Radio’s Podcasting Disconnect
There’s a consensus in the audio industry that podcasting will do to the spoken word what streaming has done for music. More and more long-form audio content is being produced for podcasting and the broadcasters are nervous about their talk stations (usually on the AM dial) becoming marginalized. As a reaction Radio is trying to embrace podcasting as their own off-platform product extension. But there’s a huge disconnect between the broadcasters’ podcasting ambitions and their ability to produce, distribute, and monetize podcasts.
In this provocative article Amplifi Media’s Steve Goldstein dishes a dose of reality on Radio’s podcast ambitions. The problem starts with the content itself. A typical 4-5 hour talk daypart is a rambling combination of content, new/weather/traffic updates, ads, etc., which becomes dated the minute it airs. Most podcast listeners won’t have the patience to sort through this mountain of mush, and instead want original content that’s concise and snackable. The way podcasts are consumed is the other problem. Radio is stuck in the 2010 era of podcasting, where the content is downloaded or cached up front and then listened to later. Because it’s not live streamed broadcasters can’t provide hard audience metrics or even prove that an ad in a podcast was actually heard. In today’s media world this lack of visibility is a non-starter for most brands.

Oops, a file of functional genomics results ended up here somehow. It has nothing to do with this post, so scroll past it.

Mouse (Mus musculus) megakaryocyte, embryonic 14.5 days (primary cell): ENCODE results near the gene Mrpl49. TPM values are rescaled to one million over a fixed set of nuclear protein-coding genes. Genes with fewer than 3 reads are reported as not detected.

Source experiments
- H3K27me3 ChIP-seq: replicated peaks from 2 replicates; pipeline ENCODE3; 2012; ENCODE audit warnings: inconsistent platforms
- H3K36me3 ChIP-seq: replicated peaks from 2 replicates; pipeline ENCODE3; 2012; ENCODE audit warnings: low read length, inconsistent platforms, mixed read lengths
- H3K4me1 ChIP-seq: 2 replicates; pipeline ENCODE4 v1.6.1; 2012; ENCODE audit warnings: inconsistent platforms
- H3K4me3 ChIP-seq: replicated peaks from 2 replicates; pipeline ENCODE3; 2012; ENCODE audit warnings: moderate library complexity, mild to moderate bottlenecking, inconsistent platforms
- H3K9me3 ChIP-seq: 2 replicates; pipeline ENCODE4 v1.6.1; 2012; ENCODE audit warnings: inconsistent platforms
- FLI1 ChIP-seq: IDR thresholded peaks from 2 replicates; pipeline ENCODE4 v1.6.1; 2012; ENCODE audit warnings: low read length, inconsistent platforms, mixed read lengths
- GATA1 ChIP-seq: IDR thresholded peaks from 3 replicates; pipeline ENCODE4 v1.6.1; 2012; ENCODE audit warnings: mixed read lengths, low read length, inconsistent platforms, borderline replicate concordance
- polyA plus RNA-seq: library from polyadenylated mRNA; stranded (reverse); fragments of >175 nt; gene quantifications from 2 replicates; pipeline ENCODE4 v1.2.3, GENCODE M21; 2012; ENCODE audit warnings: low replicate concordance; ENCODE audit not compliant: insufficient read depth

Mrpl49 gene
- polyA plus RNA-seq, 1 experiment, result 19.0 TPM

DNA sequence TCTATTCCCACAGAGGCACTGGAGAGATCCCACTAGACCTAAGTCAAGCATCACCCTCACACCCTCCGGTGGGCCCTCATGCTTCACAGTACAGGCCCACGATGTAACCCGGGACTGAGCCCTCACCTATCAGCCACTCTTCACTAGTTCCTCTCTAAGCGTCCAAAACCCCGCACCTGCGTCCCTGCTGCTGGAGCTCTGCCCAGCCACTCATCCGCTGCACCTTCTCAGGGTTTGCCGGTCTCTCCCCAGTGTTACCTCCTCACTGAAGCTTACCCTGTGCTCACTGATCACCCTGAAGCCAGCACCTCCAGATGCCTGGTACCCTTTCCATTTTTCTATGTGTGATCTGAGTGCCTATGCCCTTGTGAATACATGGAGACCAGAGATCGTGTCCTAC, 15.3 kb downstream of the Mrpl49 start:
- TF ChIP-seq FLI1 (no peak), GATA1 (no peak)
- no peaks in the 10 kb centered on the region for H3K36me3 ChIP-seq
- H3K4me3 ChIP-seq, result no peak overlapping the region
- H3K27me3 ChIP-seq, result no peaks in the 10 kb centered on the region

So yes, the podcasting revolution is coming to the audio world sooner than later. But it won’t be broadcasters leading the charge by simply moving their spoken word content into podcasts. Instead content originally produced for podcasts, distributed via stream, with ad insertion technology will win the day.